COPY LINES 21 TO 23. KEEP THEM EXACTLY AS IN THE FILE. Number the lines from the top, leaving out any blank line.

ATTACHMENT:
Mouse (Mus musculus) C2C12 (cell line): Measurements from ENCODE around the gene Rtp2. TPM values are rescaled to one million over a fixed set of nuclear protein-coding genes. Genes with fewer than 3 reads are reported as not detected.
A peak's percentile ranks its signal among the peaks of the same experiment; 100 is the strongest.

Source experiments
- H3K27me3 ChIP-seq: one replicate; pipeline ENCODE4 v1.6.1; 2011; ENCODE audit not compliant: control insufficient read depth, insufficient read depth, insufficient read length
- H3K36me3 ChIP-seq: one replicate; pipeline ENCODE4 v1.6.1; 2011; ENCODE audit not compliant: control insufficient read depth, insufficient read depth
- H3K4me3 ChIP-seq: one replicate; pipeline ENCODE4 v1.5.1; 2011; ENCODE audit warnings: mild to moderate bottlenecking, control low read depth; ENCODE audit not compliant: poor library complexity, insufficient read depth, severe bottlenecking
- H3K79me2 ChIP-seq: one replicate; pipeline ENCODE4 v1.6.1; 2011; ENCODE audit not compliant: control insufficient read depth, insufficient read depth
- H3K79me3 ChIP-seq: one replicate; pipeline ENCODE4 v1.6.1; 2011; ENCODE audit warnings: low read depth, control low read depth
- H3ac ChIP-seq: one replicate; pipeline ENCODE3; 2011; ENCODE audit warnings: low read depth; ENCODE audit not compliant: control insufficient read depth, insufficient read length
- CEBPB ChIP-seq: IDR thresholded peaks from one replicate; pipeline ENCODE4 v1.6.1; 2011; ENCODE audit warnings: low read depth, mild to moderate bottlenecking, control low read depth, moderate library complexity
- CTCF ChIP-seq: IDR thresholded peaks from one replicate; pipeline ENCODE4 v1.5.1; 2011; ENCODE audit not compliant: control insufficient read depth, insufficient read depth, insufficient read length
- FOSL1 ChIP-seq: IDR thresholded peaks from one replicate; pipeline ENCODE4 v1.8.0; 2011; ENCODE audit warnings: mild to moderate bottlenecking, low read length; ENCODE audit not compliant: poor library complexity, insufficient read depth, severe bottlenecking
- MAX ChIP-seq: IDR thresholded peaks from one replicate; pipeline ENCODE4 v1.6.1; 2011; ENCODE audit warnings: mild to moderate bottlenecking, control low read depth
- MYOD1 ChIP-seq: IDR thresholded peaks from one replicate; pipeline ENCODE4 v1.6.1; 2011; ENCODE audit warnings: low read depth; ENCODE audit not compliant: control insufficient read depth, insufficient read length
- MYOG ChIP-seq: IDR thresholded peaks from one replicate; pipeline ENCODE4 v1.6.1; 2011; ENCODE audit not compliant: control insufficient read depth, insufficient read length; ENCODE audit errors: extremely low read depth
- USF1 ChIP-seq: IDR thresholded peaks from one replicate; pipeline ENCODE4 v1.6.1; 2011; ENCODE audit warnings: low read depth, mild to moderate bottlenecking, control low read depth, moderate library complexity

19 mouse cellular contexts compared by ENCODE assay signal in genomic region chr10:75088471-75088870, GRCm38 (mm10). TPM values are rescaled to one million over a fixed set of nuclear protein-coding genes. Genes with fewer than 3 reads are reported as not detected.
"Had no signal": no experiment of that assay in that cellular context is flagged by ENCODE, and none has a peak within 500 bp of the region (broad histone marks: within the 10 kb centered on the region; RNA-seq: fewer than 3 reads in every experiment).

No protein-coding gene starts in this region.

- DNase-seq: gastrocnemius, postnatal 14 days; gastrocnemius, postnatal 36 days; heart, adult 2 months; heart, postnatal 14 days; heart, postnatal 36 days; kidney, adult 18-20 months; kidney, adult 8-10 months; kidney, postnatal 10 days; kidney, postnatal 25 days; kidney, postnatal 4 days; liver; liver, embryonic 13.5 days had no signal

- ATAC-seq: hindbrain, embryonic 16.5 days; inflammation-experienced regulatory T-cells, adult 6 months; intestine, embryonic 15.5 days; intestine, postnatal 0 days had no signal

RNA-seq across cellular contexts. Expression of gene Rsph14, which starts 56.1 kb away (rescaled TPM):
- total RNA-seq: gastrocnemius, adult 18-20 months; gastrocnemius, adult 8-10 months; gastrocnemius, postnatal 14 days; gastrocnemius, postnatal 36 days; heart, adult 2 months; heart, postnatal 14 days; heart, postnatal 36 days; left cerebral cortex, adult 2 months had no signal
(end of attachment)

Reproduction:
- ATAC-seq: hindbrain, embryonic 16.5 days; inflammation-experienced regulatory T-cells, adult 6 months; intestine, embryonic 15.5 days; intestine, postnatal 0 days had no signal

RNA-seq across cellular contexts. Expression of gene Rsph14, which starts 56.1 kb away (rescaled TPM):
- total RNA-seq: gastrocnemius, adult 18-20 months; gastrocnemius, adult 8-10 months; gastrocnemius, postnatal 14 days; gastrocnemius, postnatal 36 days; heart, adult 2 months; heart, postnatal 14 days; heart, postnatal 36 days; left cerebral cortex, adult 2 months had no signal